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Interior View of the Temple of Neptune

Famed for his views of Rome and its classical ruins, Piranesi turned to the Greek temples at Paestum for his final series of views. Founded on the coast south of Naples around 600 BC by Greek colonists, the town of Paestum was largely abandoned by the third century AD. The site, with its three well-preserved temples, was rediscovered in 1746. By the 1760s, more adventurous travelers included the remote archaeological site on their itineraries. The production of souvenirs such as printed views and cork models of the temples attest to Paestum’s popularity with Grand Tourists.

This print depicts the interior of the temple thought to be dedicated to Neptune, although more recent scholarship has suggested that this temple was actually dedicated to Hera. The best preserved temple at Paestum, its unfamiliar, austere Doric style fired the imaginations of eighteenth-century artists and scholars used to more elaborated modes of ancient architecture.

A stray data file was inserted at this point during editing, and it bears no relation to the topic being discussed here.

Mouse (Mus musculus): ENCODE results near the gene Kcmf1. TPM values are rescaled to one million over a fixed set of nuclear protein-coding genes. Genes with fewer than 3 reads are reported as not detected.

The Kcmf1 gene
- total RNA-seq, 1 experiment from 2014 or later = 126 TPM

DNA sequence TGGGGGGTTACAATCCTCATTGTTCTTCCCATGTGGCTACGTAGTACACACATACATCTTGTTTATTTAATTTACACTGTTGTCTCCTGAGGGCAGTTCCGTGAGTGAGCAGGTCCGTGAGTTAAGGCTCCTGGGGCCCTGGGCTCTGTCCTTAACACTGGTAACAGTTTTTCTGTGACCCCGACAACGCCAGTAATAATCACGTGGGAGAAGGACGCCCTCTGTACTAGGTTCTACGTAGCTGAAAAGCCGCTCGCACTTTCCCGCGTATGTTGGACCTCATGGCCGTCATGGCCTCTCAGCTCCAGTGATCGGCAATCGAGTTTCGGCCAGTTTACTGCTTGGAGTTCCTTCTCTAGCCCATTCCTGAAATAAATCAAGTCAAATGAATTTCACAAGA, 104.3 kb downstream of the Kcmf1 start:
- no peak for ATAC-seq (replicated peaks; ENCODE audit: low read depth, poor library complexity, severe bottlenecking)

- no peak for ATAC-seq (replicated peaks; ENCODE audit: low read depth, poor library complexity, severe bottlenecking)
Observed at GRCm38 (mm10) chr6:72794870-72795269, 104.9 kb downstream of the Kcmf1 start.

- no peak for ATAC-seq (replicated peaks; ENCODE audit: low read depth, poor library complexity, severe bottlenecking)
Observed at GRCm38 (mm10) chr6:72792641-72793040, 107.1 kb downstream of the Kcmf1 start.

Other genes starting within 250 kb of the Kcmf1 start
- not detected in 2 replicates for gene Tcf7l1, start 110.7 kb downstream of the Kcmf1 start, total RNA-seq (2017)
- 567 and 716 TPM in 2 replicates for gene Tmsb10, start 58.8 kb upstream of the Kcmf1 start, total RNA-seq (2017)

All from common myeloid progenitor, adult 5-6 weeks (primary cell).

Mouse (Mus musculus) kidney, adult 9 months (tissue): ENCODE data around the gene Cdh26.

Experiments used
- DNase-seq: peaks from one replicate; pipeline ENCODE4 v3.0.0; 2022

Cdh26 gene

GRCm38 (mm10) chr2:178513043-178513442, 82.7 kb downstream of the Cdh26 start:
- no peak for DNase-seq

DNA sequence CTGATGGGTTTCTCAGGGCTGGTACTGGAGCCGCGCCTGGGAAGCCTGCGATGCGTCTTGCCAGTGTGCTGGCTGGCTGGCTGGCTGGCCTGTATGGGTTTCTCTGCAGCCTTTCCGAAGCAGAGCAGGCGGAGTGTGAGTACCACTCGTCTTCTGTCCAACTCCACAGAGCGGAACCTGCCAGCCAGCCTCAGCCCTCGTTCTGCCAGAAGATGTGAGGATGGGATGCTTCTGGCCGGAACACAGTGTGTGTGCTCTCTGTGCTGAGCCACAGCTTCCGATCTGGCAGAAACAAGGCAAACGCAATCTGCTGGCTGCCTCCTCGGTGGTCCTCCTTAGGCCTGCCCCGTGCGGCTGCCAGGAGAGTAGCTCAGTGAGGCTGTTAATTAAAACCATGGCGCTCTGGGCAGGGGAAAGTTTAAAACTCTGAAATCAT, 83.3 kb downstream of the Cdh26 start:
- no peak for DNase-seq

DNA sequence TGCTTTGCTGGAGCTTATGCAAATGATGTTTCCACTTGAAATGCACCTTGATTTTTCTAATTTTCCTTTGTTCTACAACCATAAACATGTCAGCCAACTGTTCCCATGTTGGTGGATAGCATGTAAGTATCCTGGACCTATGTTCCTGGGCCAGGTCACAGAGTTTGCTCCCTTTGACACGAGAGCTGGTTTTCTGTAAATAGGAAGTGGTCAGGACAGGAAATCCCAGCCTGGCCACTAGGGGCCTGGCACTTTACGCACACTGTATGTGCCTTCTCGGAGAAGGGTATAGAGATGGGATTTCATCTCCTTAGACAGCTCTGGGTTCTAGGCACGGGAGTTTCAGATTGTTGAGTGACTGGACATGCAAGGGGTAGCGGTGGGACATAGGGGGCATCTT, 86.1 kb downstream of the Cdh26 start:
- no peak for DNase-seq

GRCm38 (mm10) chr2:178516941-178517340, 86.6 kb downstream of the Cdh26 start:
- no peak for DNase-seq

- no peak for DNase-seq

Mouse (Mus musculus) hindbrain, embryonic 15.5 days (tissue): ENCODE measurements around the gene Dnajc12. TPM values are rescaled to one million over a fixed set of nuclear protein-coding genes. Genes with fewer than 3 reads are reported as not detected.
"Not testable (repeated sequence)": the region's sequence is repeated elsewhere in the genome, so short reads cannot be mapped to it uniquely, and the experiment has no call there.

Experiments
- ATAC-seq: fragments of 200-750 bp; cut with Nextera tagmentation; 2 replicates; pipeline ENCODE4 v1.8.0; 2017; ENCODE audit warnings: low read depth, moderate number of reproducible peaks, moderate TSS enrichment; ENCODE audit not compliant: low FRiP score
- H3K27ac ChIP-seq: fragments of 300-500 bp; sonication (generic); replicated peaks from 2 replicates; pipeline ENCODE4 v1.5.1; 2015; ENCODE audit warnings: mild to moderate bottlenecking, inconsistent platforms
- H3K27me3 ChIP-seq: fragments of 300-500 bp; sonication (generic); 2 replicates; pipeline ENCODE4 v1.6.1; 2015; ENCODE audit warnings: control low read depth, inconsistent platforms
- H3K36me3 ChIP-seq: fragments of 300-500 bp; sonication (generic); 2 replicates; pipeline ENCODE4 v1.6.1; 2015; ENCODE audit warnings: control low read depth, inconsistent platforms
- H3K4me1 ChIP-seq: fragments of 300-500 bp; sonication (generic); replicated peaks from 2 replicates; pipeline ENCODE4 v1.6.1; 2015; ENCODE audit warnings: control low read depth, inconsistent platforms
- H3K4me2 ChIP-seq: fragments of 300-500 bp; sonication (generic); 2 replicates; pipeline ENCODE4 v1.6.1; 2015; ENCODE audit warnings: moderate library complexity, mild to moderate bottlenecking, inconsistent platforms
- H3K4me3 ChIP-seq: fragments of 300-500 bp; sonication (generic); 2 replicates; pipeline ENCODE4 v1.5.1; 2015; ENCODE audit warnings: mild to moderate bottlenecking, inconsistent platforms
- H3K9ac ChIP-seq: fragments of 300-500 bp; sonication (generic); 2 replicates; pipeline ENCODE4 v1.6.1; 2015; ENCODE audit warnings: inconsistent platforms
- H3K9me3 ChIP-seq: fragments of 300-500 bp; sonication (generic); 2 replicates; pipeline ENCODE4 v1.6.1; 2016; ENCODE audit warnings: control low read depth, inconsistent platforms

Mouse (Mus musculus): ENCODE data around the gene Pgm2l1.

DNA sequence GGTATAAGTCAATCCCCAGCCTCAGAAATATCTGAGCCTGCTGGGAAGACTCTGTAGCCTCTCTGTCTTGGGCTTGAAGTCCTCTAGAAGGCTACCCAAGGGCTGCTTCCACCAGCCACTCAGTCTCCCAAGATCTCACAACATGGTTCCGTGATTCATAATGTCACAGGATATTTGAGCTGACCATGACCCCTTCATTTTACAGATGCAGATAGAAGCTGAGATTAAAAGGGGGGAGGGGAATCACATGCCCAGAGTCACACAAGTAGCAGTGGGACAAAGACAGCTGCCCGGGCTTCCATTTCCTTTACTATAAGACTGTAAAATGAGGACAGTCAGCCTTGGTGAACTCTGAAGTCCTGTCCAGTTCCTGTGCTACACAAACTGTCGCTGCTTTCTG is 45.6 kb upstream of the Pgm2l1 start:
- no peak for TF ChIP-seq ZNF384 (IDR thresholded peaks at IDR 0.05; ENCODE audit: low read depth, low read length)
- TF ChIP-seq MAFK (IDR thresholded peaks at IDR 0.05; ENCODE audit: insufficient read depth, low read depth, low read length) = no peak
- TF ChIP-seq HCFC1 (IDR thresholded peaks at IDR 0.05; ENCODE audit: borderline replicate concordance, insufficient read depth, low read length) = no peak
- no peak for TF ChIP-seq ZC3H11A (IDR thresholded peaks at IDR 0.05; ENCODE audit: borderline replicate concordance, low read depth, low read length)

Giovanni Battista Piranesi
Italian, 1720–1778
Interior View of the Temple of Neptune, Plate 12 from Different Views...of Paestum
1778
Etching on paper
Image: 18 ¾ x 26 9/16 in. (47.6 x 67.4 cm); plate: 19 x 26 ¾” in. (48.2 x 67.9 cm)
Sidney and Lois Eskenazi Museum of Art, Collection of Diether Thimme, 98.278.10